Payroll’s percentage of a company’s expense account often depends on the type of business or industry involved. For example, service industries typically have higher payroll costs. From an overall financial standpoint, businesses that pay out 20 to 30 percent of gross revenue in payroll expenses generally are doing OK. Payroll takes up a significant portion of employee compensation. Wages and salaries per hour worked accounted for 70.4 percent of employer costs for employee compensation.
Payroll expense is the sum you pay to employees for their labor, as well as associated expenses such as employee benefits and payroll taxes such as PAYE, NIS and Health Surcharge. In many organisations, payroll expense is the biggest expense category, so it is critical for businesses to manage payroll expenditures carefully. Successful management of payroll expense depends on your ability to pare your workforce to avoid redundancies while simultaneously rewarding your employees sufficiently to motivate them.
Salaries: represent the payroll expense that you pay to employees who earn the same amount of money during each payroll period, regardless of the number of hours they work. While paying employees on a salaried basis may seem like a convenient way for employers to save money on overtime wages, asking too much of salaried employees can alienate them, giving them incentive to move on and look for new jobs.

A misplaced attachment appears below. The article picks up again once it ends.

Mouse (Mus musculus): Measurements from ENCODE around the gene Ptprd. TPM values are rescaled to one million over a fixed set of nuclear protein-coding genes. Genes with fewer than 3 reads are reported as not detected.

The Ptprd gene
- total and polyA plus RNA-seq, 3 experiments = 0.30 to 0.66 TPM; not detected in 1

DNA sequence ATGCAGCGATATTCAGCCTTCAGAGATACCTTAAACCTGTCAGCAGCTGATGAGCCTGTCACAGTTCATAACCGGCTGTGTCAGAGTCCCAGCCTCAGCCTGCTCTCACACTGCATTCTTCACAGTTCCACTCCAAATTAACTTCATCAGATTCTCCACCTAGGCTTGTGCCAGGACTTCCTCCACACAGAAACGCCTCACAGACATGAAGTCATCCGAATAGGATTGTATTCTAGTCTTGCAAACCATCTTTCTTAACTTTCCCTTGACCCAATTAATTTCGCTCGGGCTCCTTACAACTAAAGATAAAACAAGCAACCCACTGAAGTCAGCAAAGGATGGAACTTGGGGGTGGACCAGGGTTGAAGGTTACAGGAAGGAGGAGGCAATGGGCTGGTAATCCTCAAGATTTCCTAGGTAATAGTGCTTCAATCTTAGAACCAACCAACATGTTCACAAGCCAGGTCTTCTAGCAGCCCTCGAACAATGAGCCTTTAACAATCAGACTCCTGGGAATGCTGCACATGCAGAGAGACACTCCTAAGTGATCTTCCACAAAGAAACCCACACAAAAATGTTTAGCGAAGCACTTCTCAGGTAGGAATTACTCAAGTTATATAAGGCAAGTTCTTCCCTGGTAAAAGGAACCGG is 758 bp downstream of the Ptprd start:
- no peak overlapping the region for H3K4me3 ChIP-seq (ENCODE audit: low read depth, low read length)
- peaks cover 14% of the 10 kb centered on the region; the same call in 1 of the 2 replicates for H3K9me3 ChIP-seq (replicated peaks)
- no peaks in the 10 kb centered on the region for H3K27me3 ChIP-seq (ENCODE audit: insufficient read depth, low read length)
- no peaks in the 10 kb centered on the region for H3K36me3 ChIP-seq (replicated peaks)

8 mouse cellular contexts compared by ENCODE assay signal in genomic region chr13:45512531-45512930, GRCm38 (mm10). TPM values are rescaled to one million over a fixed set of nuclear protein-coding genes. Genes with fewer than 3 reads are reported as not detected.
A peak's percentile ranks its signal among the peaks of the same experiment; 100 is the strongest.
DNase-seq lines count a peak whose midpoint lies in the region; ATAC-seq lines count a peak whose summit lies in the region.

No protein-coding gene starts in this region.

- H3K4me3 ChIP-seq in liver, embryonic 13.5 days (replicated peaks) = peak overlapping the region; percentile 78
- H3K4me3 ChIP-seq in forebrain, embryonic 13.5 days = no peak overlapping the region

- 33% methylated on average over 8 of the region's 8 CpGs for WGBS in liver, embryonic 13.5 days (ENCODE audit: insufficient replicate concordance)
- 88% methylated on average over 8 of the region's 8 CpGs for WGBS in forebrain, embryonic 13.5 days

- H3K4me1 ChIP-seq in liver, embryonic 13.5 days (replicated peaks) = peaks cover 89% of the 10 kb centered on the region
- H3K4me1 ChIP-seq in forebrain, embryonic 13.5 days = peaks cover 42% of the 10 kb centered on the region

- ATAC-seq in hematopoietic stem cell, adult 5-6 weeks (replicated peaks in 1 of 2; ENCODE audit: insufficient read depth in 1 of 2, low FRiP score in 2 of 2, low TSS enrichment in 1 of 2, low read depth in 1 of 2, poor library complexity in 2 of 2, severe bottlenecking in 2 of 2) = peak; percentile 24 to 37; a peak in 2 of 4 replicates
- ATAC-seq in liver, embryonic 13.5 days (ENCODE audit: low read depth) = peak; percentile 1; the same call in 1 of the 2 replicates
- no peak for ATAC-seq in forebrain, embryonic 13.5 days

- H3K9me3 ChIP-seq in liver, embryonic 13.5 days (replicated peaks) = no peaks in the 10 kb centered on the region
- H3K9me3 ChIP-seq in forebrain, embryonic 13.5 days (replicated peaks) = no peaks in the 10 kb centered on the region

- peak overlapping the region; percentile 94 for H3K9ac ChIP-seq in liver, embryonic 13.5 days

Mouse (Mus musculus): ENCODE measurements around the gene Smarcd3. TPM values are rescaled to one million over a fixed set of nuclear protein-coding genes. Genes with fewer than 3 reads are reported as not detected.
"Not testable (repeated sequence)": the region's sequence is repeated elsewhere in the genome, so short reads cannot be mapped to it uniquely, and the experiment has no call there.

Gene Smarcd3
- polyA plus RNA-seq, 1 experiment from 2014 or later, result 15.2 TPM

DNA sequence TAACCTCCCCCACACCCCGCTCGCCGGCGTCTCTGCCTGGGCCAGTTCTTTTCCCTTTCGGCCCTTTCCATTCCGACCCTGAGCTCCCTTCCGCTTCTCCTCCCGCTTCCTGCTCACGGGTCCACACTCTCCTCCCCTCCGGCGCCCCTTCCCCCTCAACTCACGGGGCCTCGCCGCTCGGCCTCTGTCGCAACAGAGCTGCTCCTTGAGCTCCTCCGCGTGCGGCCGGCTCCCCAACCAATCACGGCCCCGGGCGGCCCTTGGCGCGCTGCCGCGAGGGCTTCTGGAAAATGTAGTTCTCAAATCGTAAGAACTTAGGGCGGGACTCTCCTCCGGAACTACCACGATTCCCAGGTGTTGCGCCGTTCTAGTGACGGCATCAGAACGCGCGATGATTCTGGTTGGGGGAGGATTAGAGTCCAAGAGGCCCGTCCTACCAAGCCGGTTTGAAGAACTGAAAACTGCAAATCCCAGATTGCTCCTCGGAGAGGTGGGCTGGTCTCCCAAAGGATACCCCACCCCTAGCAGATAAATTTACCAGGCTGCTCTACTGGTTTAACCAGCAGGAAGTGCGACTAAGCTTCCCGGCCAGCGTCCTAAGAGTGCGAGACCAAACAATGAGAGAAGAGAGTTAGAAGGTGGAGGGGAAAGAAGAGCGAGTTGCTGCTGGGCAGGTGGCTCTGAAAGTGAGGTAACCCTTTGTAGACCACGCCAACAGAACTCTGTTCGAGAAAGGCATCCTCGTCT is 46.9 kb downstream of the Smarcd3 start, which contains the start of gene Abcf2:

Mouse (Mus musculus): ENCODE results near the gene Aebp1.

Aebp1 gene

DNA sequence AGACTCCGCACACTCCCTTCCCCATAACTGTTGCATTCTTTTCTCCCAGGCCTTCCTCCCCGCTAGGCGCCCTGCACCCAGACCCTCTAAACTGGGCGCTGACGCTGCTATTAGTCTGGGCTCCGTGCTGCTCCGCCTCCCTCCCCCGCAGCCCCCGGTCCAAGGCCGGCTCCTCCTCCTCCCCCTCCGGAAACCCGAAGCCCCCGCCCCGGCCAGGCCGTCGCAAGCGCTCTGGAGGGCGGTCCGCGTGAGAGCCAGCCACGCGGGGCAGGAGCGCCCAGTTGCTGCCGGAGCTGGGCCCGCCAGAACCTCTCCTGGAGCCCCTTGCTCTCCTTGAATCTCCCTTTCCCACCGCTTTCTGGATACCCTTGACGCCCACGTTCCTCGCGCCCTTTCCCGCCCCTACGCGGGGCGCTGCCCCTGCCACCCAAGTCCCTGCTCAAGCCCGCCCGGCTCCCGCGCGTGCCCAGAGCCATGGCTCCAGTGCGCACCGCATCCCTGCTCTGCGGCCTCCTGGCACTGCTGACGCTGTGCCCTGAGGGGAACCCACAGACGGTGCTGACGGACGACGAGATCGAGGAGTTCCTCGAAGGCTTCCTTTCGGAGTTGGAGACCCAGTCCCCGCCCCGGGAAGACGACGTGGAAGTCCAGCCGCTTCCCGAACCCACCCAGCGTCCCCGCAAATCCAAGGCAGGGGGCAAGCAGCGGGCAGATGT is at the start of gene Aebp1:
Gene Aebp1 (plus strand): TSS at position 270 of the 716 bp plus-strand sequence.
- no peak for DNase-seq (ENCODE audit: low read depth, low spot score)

Gross Wages: represent the part of your payroll expense that you pay to employees who are paid an hourly wage. To calculate gross wages, multiply the number of hours that each employee worked during the payroll period — up to 40 hours per week — by that employee’s hourly wage. Multiply hours worked in excess of 40 hours per week by one and a half times the hourly wage during the week and by two on weekends and Public Holidays.
Payroll Taxes: are the amounts that your business must pay based on gross payroll figures. Employers must make contributions to employees’ NIS in the combined amount of 13.2% of gross wages as of 2016.
Benefits: Businesses also accrue payroll expenses in the form of employee benefits. If you contribute to your employees’ health care plans or make contributions to their retirement funds, then these payments are part of overall expenditures on your workforce or payroll expense. When calculating your payroll expense, don’t include amounts that you take out of employee pay cheques, even if you remit these amounts to third parties such as health insurance providers. These amounts have already been included in your employees’ gross wages. Only include the amounts that your business pays to supplement these withholdings.
Other Employer-Paid Benefits: An employer may offer its employees other paid benefits such as holidays, sick days, vacation time and personal leave. Two weeks of paid vacation usually is standard following one year of employment. In many cases, employees can earn additional weeks of vacation time after five years of service. Depending on a company’s sick leave policy, employees sometimes are allowed to carry over unused vacation days to the following year.
Next week…how to keep your payroll expenses under control.
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